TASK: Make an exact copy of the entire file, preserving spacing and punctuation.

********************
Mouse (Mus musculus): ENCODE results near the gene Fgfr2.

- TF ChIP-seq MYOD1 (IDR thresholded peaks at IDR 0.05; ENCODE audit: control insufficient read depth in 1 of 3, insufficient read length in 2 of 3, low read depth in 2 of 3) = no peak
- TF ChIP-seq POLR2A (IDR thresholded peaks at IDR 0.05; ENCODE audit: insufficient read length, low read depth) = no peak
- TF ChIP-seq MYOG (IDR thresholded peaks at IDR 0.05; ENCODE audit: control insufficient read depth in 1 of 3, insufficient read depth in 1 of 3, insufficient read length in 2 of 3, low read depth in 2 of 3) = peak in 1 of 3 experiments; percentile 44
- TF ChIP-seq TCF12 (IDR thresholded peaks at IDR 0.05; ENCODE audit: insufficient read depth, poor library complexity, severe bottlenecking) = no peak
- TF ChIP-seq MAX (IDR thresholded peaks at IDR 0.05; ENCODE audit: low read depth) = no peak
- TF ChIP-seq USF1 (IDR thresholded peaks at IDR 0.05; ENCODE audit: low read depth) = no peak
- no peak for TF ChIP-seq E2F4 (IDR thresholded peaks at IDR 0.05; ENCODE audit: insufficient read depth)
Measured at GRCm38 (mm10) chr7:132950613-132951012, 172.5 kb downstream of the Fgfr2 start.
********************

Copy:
Mouse (Mus musculus): ENCODE results near the gene Fgfr2.

- TF ChIP-seq MYOD1 (IDR thresholded peaks at IDR 0.05; ENCODE audit: control insufficient read depth in 1 of 3, insufficient read length in 2 of 3, low read depth in 2 of 3) = no peak
- TF ChIP-seq POLR2A (IDR thresholded peaks at IDR 0.05; ENCODE audit: insufficient read length, low read depth) = no peak
- TF ChIP-seq MYOG (IDR thresholded peaks at IDR 0.05; ENCODE audit: control insufficient read depth in 1 of 3, insufficient read depth in 1 of 3, insufficient read length in 2 of 3, low read depth in 2 of 3) = peak in 1 of 3 experiments; percentile 44
- TF ChIP-seq TCF12 (IDR thresholded peaks at IDR 0.05; ENCODE audit: insufficient read depth, poor library complexity, severe bottlenecking) = no peak
- TF ChIP-seq MAX (IDR thresholded peaks at IDR 0.05; ENCODE audit: low read depth) = no peak
- TF ChIP-seq USF1 (IDR thresholded peaks at IDR 0.05; ENCODE audit: low read depth) = no peak
- no peak for TF ChIP-seq E2F4 (IDR thresholded peaks at IDR 0.05; ENCODE audit: insufficient read depth)
Measured at GRCm38 (mm10) chr7:132950613-132951012, 172.5 kb downstream of the Fgfr2 start.